My Sound of Music Parenting Type

What’s your parenting type? Are you Grumpy Mum? Angel Dad? Touchy, Spirited or Textbook? Or are you – like me – ‘Split Personality?’

The Baby Whisperer, Gina Ford and Annabel Karmel were my gurus throughout the early weeks and months of our eldest daughter’s life. Their scriptures were at times sacred, routines uncompromised, mantras recurrent. And for the first two and a half years of our parenting journey, sanity prevailed.

Enter: Daughter 2. A feisty, raging, routine destroyer, sleep stealer, non-eater. And enter: the emergence of my ongoing inner battle, my ever conflicting parenting type: ‘Split Personality Mum’. At this point I must add how I fully appreciate boundary setting, consistency, routine, being firm but fair. Hell, I used to teach this stuff in a former role. So not in a million years did I ever anticipate I’d be amalgamating two hugely contrasting characters that were ever present in my own childhood to define my conflicting parenting type. With some trepidation let me introduce to you….

The Maria Mum:

The Sound of Music 1965 Robert Wise Julie Andrews

How do you solve a problem like Maria? Well, you don’t. Maria Mum displays parenting at it’s finest (cue Facebook / Twitter / Instagram smug posts, yep, see everyone, I can DO this Mummy thing). On a ‘Maria Mum day’ I’ll sing, dance, bake, brighten the household with my sunny disposition. I’ll while away the hours trekking over grassy mountain tops, guitar in hand, picnic hamper in the other, teaching my little poppets their scales and then be up until the early hours recalling a few of their favourite things in order to overcome their thunder phobia.

I may draw the line at Clothkit style curtain pinafores but I’ll joyfully dust off the sewing machine and rustle up a ghost costume from a white sheet whistling a merry tune whilst planning the next craft activity.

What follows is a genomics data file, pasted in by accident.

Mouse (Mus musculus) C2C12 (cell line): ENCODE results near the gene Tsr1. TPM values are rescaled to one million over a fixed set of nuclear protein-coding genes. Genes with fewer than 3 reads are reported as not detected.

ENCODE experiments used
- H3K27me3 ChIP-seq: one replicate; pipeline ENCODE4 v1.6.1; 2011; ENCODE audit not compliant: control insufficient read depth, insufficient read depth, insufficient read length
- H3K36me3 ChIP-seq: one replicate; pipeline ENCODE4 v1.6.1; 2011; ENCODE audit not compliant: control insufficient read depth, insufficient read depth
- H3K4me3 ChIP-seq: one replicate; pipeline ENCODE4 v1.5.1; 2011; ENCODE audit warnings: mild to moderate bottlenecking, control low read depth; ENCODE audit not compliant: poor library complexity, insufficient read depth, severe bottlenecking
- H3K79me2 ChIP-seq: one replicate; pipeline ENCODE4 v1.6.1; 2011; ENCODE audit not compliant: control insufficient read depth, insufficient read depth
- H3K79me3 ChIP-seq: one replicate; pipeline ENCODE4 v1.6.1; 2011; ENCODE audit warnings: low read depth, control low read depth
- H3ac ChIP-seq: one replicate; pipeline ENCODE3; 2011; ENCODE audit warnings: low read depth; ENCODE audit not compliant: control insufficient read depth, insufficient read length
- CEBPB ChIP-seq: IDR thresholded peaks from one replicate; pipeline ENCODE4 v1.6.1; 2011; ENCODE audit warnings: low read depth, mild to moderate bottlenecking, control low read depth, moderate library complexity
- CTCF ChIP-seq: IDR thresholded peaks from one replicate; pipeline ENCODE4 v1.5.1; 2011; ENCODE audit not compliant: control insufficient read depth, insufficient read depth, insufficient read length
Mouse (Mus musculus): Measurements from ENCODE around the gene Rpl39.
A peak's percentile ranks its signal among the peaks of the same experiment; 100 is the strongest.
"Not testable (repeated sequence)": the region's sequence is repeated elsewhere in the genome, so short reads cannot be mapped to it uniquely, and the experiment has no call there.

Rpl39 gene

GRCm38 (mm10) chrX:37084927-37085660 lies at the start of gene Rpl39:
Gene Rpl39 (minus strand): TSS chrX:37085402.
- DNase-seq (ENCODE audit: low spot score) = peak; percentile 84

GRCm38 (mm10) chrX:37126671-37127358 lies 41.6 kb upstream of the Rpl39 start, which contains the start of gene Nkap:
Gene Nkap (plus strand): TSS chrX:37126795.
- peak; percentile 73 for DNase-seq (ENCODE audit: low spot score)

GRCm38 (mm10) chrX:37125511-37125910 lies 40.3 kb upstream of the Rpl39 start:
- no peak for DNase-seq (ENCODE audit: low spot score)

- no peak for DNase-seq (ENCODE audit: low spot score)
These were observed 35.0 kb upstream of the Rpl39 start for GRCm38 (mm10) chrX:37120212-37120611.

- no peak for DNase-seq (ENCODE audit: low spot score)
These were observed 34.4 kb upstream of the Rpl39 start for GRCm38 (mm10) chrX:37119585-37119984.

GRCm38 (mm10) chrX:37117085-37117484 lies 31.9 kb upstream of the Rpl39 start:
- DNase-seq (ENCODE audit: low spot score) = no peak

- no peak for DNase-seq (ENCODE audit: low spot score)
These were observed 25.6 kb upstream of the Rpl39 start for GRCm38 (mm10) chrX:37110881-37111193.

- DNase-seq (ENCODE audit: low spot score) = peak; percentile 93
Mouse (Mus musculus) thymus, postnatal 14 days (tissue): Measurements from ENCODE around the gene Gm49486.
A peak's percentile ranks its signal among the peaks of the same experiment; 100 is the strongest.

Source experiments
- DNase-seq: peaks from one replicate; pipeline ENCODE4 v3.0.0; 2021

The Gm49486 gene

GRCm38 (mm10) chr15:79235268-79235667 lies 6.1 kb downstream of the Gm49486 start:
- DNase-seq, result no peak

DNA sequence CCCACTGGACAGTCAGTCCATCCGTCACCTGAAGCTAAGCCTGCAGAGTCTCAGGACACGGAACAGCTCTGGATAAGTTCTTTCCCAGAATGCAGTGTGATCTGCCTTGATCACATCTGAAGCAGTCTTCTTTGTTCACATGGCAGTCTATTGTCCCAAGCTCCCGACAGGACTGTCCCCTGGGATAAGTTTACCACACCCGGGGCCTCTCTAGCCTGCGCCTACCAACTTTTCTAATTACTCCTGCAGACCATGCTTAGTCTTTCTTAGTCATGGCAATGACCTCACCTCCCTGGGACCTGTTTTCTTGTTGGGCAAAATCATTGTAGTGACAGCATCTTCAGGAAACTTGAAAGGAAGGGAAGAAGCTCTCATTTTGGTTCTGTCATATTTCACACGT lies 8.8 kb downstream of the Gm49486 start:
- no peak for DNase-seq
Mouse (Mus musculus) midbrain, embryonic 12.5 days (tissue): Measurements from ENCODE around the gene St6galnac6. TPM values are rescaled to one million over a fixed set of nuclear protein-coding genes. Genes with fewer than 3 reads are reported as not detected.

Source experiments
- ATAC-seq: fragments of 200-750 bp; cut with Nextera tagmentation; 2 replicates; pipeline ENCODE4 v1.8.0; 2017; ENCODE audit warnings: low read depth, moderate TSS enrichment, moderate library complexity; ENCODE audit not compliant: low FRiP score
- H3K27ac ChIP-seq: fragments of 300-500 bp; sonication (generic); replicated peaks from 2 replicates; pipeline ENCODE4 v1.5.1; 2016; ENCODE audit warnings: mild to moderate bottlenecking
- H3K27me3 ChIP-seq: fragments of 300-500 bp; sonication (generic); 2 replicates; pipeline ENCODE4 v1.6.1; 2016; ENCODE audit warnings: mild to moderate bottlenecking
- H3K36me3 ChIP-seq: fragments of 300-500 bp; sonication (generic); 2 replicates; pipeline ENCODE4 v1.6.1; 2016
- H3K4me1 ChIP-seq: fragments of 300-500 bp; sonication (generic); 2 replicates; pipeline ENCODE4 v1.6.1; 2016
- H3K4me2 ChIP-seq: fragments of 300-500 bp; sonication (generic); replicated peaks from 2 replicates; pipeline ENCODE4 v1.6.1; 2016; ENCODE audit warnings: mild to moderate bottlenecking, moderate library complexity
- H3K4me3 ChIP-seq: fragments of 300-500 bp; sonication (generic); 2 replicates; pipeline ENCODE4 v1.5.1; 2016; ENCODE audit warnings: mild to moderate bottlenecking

Swim in lakes? Yes. Climb trees? While singing?? Of course! Smile sweetly and chuckle upon finding a frog in my pocket and a pinecone up my bum? Puppet shows? Yes, yes, and YES!

So, when asked ‘My dear is there anything you can’t do?’ you’d have thought I’d stumble. But actually… try as I might, I just can’t seem to silence my inner Baroness Schraeder.

The Baroness Schraeder Mum:

the-sound-of-music_99e02e43On the Baroness days I feel finicky and fussy around my children. Whilst I’m harmless I do confess to harboring occasional fantasies about sending them off to boarding school – ‘Darling, haven’t you ever heard of a delightful little thing called boarding school?’ Anything to avoid those tedious ball games in the garden which conclude with a basketball to my abdomen and a hasty retreat back to the terrace where I prefer to sip martinis with my charming and witty companions whilst musing over tales of the high life.

I want to be dining in posh restaurants wearing uber glam frocks without grubby children draped all over them (wearing their own snot smeared drapes of sorts), hair styled to perfection, oozing sophistication, not a pritt stick, a harmonica or a mushy cheerio in sight – oh, and without raisins lurking in the bottom of my glitzy handbag either.

I’m dignified, calm and controlled – not cold as some may describe the Baroness – but you certainly won’t catch me belting my heart out on the hillside about doors closing and windows opening; nor will you find me splashing about in the shallows of the lake post capsize whilst supposedly in loco parentis. Nor will I be slinking off back to the abbey at the first sniff of love. I really am a hopeless romantic after all.

So, what do I do about this parenting dilemma I find myself in? Should I banish the Baroness? Be the permanent flibbertigibbet, will-o’-the wisp, the clown? The perfect Maria Mum? Or maybe just a pure and simple, balanced female? For now, that suits me. But when my split personality parenting type becomes multiple and traits of the Captain start creeping in, I may, with whistle in hand, think again.

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Images copyright by Twentieth Century Fox and other respective production studios and distributors. Intended for editorial use only.


Our Disney Detox

Hidden somewhere in the depths of a long forgotten distant past lies an era of my life which I now refer to as BC: Before Children. Every so often a vivid flashback comes to mind of a firm opinion I formed during my pre-parenting naivety: Things I would NEVER do, if or when, I ever had children.